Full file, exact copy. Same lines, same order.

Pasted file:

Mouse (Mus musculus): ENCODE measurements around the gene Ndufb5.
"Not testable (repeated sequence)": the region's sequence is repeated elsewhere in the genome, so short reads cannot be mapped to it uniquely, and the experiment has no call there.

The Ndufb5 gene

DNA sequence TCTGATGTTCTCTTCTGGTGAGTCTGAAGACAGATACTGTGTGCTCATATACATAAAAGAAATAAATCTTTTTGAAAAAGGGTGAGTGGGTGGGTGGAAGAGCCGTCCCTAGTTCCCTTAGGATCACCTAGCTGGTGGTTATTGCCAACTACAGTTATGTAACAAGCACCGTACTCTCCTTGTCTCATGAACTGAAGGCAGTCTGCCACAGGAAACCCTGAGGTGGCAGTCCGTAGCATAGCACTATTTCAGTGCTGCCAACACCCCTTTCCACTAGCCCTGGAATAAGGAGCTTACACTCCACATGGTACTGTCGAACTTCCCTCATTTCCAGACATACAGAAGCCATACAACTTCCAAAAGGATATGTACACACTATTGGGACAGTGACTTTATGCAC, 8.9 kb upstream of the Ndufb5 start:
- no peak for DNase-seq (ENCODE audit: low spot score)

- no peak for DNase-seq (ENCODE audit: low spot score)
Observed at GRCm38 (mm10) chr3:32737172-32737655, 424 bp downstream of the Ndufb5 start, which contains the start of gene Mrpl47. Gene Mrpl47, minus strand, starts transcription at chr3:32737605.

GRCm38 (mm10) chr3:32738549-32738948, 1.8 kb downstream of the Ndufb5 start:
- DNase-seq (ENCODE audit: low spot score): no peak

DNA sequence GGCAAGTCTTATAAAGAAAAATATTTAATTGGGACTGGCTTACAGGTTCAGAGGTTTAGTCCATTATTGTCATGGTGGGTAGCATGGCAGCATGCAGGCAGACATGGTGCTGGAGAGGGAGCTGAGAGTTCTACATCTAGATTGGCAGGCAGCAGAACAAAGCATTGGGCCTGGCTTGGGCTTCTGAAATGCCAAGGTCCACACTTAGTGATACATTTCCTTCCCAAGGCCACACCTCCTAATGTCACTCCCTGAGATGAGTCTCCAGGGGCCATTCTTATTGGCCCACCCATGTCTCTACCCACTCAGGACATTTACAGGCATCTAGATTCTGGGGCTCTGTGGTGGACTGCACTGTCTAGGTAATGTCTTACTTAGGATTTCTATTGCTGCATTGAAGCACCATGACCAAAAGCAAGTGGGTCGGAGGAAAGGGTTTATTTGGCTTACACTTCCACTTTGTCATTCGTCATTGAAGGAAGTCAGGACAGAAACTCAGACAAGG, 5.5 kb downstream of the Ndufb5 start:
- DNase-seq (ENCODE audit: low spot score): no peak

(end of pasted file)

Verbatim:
Mouse (Mus musculus): ENCODE measurements around the gene Ndufb5.
"Not testable (repeated sequence)": the region's sequence is repeated elsewhere in the genome, so short reads cannot be mapped to it uniquely, and the experiment has no call there.

The Ndufb5 gene

DNA sequence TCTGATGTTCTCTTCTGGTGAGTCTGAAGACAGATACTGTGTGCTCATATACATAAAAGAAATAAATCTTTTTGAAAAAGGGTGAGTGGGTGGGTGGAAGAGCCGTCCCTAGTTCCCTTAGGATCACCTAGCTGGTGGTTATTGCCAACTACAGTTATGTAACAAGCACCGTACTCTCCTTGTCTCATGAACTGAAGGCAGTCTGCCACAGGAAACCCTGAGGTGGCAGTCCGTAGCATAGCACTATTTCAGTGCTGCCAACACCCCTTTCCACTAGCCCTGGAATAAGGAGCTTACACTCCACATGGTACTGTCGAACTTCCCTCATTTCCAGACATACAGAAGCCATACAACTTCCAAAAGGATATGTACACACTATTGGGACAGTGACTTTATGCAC, 8.9 kb upstream of the Ndufb5 start:
- no peak for DNase-seq (ENCODE audit: low spot score)

- no peak for DNase-seq (ENCODE audit: low spot score)
Observed at GRCm38 (mm10) chr3:32737172-32737655, 424 bp downstream of the Ndufb5 start, which contains the start of gene Mrpl47. Gene Mrpl47, minus strand, starts transcription at chr3:32737605.

GRCm38 (mm10) chr3:32738549-32738948, 1.8 kb downstream of the Ndufb5 start:
- DNase-seq (ENCODE audit: low spot score): no peak

DNA sequence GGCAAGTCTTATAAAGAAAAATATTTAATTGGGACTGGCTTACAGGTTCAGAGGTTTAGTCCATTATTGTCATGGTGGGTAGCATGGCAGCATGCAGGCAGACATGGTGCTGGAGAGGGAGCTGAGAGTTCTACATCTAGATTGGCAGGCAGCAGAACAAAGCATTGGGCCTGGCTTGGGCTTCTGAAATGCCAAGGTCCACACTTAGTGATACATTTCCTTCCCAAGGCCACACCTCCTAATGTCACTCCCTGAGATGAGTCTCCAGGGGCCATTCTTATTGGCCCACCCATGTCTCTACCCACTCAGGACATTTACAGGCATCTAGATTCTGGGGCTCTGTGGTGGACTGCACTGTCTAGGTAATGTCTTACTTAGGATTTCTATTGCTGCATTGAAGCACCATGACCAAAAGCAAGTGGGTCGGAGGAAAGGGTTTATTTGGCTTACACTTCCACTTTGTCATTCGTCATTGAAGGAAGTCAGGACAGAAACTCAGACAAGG, 5.5 kb downstream of the Ndufb5 start:
- DNase-seq (ENCODE audit: low spot score): no peak